Roy Edroso routinely slaps his forehead over conservative bloggers who condemn movies for their perceived lefty-ish agendas.

But mostly what drives Roy to the medicine chest to empty another bottle of Advil is these writers' inability to tell the difference between a political statement and an artistic decision.

To them, what a character does or says is always an act of political activism and always indistinguishable from the political views of the artist.

To put it bluntly, if they could make themselves sit through a production of Hamlet, they would condemn it as another example of the Liberal Culture of Death because Shakespeare advocates suicide.

From the medicine chest Roy is sent reeling to the liquour cabinet when these same writers go on to argue that it is up to the "liberal" moviemakers to make more movies that conservatives like them can go to without having their political feathers ruffled.

At this point I expect conservatives to object that Liberals do this too. Even to say that Liberals started it.

And I agree. Some Liberals do, although in my experience it's more often Leftists who do it, not Liberals, but since conservatives refuse to make the distinction and I don't want to go off on a tangent explaining it to them yet again, I'll just let it pass as a given. Some Liberals do.

I have written before of a former colleague who refused to read Moby Dick and Billy Budd because in his judgment Melville was a racist. He told his students that too.

And listen to all the apologizing and rationalizing that goes on whenever some theater company puts on a production of Taming of the Shrew.

And, from the point of view of the mostly Gen X crowd who type up Karl Rove's press releases on the Right side of the bandwidth, Liberals did start it---at least, it was Liberals who introduced them to the idea that works of art should be analyzed, criticized, liked, admired, condemned, or rejected on the basis of the works' political agendas, that works of art---"texts"---should in fact be "read" as political tracts. Those Liberals being their college English professors.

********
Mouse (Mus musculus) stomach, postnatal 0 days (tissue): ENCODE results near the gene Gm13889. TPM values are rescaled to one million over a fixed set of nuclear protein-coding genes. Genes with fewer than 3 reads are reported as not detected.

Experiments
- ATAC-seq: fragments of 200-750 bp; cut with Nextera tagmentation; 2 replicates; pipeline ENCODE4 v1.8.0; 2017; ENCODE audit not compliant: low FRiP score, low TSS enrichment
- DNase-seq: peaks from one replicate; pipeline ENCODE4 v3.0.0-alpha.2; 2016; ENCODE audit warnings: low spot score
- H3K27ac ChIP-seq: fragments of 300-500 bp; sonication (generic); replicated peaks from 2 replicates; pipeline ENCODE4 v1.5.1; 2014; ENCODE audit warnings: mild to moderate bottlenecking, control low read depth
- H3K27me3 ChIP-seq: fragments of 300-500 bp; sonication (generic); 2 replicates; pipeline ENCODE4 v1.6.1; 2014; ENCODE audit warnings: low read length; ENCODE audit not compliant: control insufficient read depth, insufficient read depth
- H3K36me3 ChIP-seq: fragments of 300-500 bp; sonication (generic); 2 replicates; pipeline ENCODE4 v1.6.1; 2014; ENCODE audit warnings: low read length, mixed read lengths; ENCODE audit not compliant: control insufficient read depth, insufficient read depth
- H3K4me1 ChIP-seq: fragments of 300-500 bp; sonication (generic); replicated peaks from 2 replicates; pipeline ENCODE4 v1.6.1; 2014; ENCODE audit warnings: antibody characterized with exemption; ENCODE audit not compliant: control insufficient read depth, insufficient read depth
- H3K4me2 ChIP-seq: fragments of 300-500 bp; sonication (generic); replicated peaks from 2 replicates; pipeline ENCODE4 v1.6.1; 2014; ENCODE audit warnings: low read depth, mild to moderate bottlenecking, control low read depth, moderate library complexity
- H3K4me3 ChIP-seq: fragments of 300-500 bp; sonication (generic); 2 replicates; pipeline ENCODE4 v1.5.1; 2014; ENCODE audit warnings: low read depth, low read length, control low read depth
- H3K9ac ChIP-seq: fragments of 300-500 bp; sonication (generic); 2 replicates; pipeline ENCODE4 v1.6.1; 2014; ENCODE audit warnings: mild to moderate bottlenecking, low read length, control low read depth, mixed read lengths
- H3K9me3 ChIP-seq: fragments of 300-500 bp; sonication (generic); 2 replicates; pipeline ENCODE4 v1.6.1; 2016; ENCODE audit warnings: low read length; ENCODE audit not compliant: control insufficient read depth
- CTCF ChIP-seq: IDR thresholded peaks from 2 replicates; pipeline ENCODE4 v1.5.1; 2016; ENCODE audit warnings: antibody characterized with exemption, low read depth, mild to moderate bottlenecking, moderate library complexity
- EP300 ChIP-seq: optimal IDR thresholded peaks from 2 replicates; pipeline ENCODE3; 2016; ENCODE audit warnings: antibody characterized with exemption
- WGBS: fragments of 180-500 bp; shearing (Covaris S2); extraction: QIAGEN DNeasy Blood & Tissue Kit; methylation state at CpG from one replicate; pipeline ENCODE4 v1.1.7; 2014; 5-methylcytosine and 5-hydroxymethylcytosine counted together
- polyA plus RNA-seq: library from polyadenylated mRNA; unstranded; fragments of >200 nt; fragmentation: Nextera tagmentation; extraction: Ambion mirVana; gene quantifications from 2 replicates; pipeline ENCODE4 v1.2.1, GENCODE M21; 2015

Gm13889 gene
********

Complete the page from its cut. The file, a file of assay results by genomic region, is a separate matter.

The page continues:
In the 70s, 80s, and 90s, all the fashionable -ist and -ism approaches to literature, art, and film were political at bottom. They looked at art as expressions of the dominant culture, which was always seen as bad, and judged them on the basis of how well the work---the text---accepted or challenged that dominant culture.

Good teachers tended to make a nod at a fashion, touch lightly on the -ists and -isms, and move on to the works of art as works of art.

Bad teachers put together their reading lists in ways that would allow them to turn their classes into forums for political conscious raising. They called this teaching critical teaching, but it was usually a way for the professors to sneer at the frat boys and athletes in their classrooms.

Why the conservative kids who grew up to be Right Wing bloggers and culture warriors chose to pay more attention to their bad teachers than to their good ones is beyond me, but apparently they did.

They learned the lesson of political correctness.

They learned to ignore what was most important in a work of art---its artistry.

Since they hadn't read all the works of criticism and literary theory, history and sociology and political philosophy that their professors had, it looked to them as though their professors were pulling a lot of what they taught out of their hats, which plenty of cases was the truth, and they learned that analyzing a work of art was a matter of imposing your own political prejudices upon a book or a movie or a song or a poem or a painting.

All of this is unfortunate. It's too bad there are conservatives who can't watch Million Dollar Baby or Brokeback Mountain without becoming outraged, just as it's too bad there are liberals who can't enjoy a a staight-forward production of Taming of the Shrew.

But just as unfortunate, I think, is that, right and left, people have learned a way of looking at art that doesn't only cut them off from enjoying the whole of that work of art, it cuts them off from understanding and appreciating the whole of their own natures.

Simply put, none of us is wholly liberal or wholly conservative.

In fact, most of who and what we are cannot be described or defined by our politics.

We are like works of art in that way.

End of Part One.